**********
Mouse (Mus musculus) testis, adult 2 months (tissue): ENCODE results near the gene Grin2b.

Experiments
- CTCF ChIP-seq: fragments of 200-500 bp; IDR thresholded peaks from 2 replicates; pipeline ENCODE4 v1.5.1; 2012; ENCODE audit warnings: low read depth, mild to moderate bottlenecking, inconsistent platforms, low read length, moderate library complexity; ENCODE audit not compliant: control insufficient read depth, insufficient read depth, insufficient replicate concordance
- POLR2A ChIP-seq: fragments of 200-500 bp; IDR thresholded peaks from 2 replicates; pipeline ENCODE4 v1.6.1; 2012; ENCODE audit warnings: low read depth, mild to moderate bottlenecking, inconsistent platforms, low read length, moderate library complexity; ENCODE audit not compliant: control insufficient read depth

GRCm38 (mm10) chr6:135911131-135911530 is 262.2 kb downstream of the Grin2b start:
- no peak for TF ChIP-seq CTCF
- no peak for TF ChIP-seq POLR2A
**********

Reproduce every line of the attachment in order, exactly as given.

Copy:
Mouse (Mus musculus) testis, adult 2 months (tissue): ENCODE results near the gene Grin2b.

Experiments
- CTCF ChIP-seq: fragments of 200-500 bp; IDR thresholded peaks from 2 replicates; pipeline ENCODE4 v1.5.1; 2012; ENCODE audit warnings: low read depth, mild to moderate bottlenecking, inconsistent platforms, low read length, moderate library complexity; ENCODE audit not compliant: control insufficient read depth, insufficient read depth, insufficient replicate concordance
- POLR2A ChIP-seq: fragments of 200-500 bp; IDR thresholded peaks from 2 replicates; pipeline ENCODE4 v1.6.1; 2012; ENCODE audit warnings: low read depth, mild to moderate bottlenecking, inconsistent platforms, low read length, moderate library complexity; ENCODE audit not compliant: control insufficient read depth

GRCm38 (mm10) chr6:135911131-135911530 is 262.2 kb downstream of the Grin2b start:
- no peak for TF ChIP-seq CTCF
- no peak for TF ChIP-seq POLR2A